Leche flan is a popular Filipino dessert made of egg and milk with dazzling caramelized sugar. t’s often served after a meal, or as an accompaniment to coffee or tea. It is usually served chilled, but you can also heat it up to serve it hot.
How about you? What’s your favorite Filipino food? Is it on this Filipino food list?
Frequently Asked Questions
Are these food always available the entire year?
Yes except Puto Bumbong and Halo-Halo.
Puto bumbong can usually be bought every December only but it can be made anytime when requested. But you must know someone who knows how to do it so that you can try it anytime you want.
Are they available anywhere in the country?
Yes, these can be available in every corner of the country.
Which of these Filipino foods can be brought to another country?
You can take candies and some desserts home such as Pastillas de Leche, Tablea Tsokolate, and Ube Halaya. They usually last outside a fridge for 2 days or more when preserved properly.
Do you have a site where I can order all these and have it delivered to me when I stay in the Philippines?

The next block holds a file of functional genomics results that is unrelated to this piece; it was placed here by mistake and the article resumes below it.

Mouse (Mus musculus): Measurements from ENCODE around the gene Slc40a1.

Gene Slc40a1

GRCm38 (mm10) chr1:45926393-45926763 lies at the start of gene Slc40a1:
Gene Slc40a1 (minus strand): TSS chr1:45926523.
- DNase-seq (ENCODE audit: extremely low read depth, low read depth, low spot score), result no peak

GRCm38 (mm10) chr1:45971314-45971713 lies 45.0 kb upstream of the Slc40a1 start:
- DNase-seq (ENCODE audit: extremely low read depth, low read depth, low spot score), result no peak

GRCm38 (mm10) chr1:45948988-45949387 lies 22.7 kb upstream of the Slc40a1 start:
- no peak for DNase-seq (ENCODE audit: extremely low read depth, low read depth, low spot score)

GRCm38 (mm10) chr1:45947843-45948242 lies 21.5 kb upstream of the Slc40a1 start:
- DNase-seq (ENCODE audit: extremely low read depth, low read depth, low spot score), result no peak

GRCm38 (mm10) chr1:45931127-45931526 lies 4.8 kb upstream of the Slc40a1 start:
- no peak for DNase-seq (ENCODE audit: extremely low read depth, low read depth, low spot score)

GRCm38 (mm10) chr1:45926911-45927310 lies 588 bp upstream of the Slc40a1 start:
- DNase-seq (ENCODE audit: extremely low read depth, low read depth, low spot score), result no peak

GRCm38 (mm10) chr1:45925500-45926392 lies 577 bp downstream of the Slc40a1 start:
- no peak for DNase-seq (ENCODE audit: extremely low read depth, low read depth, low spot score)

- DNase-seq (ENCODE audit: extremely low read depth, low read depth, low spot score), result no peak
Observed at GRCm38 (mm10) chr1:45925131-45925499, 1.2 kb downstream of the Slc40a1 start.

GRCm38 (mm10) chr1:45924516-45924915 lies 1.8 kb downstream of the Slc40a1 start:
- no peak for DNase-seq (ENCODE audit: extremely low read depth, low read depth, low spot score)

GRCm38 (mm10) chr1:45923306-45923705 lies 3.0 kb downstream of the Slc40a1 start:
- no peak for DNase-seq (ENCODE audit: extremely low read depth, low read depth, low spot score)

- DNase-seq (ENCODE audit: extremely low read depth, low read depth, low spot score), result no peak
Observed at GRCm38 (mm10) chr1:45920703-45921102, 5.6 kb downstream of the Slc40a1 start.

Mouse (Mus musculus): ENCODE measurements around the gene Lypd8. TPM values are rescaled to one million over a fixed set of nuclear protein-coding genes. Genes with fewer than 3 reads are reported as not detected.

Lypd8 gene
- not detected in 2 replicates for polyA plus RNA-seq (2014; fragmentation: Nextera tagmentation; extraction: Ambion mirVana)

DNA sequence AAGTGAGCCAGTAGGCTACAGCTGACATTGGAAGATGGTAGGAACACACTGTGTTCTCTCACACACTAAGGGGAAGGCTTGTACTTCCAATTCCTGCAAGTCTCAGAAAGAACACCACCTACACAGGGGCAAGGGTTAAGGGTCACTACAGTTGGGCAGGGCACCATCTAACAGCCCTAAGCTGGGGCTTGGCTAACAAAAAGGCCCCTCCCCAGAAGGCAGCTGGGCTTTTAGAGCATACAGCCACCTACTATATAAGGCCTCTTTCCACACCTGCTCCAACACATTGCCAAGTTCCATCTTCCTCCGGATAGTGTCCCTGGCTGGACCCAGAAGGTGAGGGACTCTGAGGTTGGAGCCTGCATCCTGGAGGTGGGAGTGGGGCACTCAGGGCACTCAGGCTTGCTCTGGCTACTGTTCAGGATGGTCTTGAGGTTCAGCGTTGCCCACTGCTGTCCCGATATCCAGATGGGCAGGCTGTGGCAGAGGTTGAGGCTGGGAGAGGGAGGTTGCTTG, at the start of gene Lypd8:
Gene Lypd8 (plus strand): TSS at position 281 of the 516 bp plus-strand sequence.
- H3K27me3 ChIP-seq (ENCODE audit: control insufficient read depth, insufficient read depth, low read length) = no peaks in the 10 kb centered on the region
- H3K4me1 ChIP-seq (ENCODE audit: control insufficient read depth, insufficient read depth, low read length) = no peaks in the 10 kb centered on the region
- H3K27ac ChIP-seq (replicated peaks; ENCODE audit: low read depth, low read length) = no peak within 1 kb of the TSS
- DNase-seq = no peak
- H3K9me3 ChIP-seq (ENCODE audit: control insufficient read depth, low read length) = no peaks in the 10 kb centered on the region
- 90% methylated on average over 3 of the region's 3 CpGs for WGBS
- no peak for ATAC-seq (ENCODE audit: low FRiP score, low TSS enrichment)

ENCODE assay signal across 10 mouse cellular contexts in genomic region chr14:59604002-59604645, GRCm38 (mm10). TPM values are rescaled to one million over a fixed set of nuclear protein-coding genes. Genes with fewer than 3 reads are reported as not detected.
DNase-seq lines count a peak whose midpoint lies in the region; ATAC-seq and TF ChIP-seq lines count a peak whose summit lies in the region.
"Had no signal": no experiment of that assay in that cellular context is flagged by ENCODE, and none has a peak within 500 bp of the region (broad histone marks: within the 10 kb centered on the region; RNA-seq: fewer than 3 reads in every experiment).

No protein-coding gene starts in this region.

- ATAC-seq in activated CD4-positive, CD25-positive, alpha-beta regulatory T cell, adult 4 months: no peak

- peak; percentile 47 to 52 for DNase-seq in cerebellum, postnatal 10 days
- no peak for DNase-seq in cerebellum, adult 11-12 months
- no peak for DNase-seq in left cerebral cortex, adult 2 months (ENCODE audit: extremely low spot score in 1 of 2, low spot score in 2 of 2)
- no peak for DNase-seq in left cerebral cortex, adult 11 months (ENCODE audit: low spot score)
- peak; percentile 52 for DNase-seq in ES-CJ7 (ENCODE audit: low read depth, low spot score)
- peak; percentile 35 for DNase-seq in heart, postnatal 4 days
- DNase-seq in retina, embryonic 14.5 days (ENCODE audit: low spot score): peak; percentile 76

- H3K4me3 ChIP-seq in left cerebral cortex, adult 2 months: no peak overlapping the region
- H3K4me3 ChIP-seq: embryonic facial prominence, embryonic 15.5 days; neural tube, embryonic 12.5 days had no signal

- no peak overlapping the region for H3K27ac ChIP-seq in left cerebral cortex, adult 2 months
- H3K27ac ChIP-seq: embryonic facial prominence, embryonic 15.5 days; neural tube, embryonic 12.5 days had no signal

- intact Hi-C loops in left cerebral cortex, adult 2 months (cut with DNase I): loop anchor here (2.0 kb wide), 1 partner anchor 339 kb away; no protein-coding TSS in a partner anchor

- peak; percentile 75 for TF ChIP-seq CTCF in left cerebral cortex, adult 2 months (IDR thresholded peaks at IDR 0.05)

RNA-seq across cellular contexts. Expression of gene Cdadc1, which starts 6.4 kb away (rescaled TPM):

You can download the apps Food Panda or Grab Food. They are the top food delivery services in the country that offers everything in this list because they are partnered with most of all shops in the country.
Do you also have a list of best filipino dishes?
Yes, we do! Check our Best Filipino Dishes.
What is the famous street food in Philippines?
We consider Balut, isaw, and turon as the top 3 most famous street foods in the Philippines.
Is street food part of Filipino culture?
Yes, street food is an important part of Filipino culture. Street food can be found anywhere in the country because Filipinos love to eat, doesn’t matter when or where.
What is a popular street food in Manila?
Isaw is the most popular street food in Manila.
Why do Filipinos love eating street food?
Because street food is affordable and convenient. It’s another way to promote local delicacies in every place in the Philippines.
What is unique about Filipino food?
Filipino foods are usually salty, sour, sweet, or a combination of all. Filipinos can mix flavors and still, the food tastes great!